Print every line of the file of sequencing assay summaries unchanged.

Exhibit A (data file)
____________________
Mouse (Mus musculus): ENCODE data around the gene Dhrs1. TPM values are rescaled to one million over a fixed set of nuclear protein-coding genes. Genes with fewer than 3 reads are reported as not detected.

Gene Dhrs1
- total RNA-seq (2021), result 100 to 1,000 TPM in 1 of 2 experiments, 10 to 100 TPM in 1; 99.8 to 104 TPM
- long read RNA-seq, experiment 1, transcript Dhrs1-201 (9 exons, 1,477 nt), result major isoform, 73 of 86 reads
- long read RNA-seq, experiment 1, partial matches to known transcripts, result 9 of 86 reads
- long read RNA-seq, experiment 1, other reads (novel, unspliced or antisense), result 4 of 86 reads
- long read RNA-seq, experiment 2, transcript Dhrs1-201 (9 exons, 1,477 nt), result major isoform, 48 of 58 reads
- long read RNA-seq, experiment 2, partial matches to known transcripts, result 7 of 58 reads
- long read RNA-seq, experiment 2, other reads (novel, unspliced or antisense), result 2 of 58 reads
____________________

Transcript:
Mouse (Mus musculus): ENCODE data around the gene Dhrs1. TPM values are rescaled to one million over a fixed set of nuclear protein-coding genes. Genes with fewer than 3 reads are reported as not detected.

Gene Dhrs1
- total RNA-seq (2021), result 100 to 1,000 TPM in 1 of 2 experiments, 10 to 100 TPM in 1; 99.8 to 104 TPM
- long read RNA-seq, experiment 1, transcript Dhrs1-201 (9 exons, 1,477 nt), result major isoform, 73 of 86 reads
- long read RNA-seq, experiment 1, partial matches to known transcripts, result 9 of 86 reads
- long read RNA-seq, experiment 1, other reads (novel, unspliced or antisense), result 4 of 86 reads
- long read RNA-seq, experiment 2, transcript Dhrs1-201 (9 exons, 1,477 nt), result major isoform, 48 of 58 reads
- long read RNA-seq, experiment 2, partial matches to known transcripts, result 7 of 58 reads
- long read RNA-seq, experiment 2, other reads (novel, unspliced or antisense), result 2 of 58 reads